'Pope Francis is very different,' says Cardinal Pell. 'Not only does he mean it, but he has the capacity to get it done.' Though previous Vatican efforts at financial reform have come and gone, he insists this one is for real, reports The Boston Globe.
If the Vatican were, say, Walmart or Microsoft, the practices its new financial czar is vowing to implement would hardly seem revolutionary.
The thing is, the Vatican isn’t Walmart. That’s certainly true in terms of financial footprint, because, despite the mythology of its vast wealth, the Vatican doesn’t have especially deep pockets. Its annual budget is just over $300 million, and its 'patrimony,' what American colleges would call an endowment, is just over $1 billion. Its art is glorious but produces limited revenue, mostly the roughly $100 million earned by the Vatican museums in ticket sales and licensing fees.
What money the Vatican does have, however, often isn’t handled especially well. That’s an incubator for scandal, and the Vatican has seen more than its fair share.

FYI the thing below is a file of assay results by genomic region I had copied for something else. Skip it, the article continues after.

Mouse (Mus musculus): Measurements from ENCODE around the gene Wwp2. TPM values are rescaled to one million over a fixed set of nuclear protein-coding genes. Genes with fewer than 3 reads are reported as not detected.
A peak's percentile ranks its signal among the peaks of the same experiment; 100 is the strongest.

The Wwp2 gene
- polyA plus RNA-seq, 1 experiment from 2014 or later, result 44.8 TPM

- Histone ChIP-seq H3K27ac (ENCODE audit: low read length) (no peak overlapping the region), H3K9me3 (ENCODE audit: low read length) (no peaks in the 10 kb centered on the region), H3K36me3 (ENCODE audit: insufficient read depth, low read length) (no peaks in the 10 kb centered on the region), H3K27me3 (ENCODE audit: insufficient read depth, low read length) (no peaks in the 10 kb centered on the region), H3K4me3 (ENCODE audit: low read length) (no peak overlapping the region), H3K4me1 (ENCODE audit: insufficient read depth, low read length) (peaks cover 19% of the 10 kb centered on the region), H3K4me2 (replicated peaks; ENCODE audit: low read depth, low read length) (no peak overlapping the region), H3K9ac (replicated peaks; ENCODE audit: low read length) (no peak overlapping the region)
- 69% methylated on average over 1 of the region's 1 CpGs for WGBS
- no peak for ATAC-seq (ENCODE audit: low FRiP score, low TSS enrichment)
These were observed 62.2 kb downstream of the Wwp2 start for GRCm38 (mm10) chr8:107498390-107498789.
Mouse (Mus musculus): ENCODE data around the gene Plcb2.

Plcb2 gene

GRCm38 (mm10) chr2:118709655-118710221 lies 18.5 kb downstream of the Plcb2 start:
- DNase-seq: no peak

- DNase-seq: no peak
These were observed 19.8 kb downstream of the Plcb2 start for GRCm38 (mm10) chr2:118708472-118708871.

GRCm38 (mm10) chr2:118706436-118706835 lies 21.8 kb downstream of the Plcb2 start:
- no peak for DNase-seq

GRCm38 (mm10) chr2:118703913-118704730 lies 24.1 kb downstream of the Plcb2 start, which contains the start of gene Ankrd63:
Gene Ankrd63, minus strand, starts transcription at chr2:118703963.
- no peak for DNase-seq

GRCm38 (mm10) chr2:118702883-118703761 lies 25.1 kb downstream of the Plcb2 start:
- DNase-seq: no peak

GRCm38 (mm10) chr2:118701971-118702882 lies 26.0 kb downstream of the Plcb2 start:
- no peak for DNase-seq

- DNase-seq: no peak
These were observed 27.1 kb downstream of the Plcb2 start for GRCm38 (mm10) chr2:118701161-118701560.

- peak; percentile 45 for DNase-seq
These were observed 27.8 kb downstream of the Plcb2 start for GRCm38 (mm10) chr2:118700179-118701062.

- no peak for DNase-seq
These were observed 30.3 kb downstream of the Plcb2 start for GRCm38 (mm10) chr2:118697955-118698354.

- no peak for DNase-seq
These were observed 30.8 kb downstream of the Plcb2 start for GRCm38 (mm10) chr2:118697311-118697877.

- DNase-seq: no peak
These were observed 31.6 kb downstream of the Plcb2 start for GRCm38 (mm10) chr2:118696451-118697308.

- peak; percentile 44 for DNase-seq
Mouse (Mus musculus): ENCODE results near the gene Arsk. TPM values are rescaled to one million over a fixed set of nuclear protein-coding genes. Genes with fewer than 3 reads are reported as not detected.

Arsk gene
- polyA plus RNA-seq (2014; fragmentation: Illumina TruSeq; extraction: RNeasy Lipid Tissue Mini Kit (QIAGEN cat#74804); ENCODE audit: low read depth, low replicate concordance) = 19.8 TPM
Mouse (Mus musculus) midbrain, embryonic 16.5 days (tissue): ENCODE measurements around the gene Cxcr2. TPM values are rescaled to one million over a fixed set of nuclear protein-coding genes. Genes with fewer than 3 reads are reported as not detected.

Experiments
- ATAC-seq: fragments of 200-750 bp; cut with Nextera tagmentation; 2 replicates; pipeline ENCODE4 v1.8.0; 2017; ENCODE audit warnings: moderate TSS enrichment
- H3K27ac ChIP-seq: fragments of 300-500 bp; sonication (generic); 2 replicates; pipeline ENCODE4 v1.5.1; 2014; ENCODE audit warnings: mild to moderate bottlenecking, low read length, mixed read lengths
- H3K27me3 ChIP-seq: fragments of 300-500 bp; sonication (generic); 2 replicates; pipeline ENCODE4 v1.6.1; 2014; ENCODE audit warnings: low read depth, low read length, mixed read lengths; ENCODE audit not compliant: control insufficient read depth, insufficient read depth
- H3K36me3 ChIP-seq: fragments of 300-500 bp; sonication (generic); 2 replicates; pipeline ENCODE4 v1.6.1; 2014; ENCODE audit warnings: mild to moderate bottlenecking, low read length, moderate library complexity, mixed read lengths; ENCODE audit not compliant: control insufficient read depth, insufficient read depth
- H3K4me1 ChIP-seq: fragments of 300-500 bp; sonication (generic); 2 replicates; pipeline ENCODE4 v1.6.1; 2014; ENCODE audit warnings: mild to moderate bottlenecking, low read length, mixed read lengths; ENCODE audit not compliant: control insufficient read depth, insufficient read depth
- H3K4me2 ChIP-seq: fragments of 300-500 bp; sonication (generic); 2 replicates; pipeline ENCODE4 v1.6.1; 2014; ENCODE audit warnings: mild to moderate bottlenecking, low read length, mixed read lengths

Such meltdowns were part of the reason the cardinals chose an outsider as Pope one year ago. Now Francis has put Pell, a former Australian Rules Football star who blends the mind of a theologian and bishop with the instincts of a linebacker, at the point of attack for reform.
Pell’s explicit ambition is to save 'millions, if not tens of millions' of dollars each year by implementing rational accounting measures, turning the Vatican, as he put it, from an 'embarrassment' into a 'good model.'
The Pontiff announced last week a new Secretariat for the Economy, with responsibility for preparing an annual budget and overseeing detailed financial statements. It will be governed by a board made up of eight cardinals and seven lay people, mostly financial experts. Its staff will be composed of international professionals, and, in a nod to that internationalisation, the working languages will include English as well as Italian.
Overseeing it all will be Pell, among the few senior churchmen viewed as having the strength of character to take on the Vatican’s deeply ingrained, and often deeply flawed, ways of doing business. 'There’s never been anything like this in the Vatican that’s explicitly designed to foster a system of checks and balances,' Pell said.
'It will be a change for some people who bring a different level of understanding and patterns of thought. There will probably have to be formation courses to explain what’s needed.'
FULL STORY Pope’s new financial fixer has instincts of linebacker (The Boston Globe)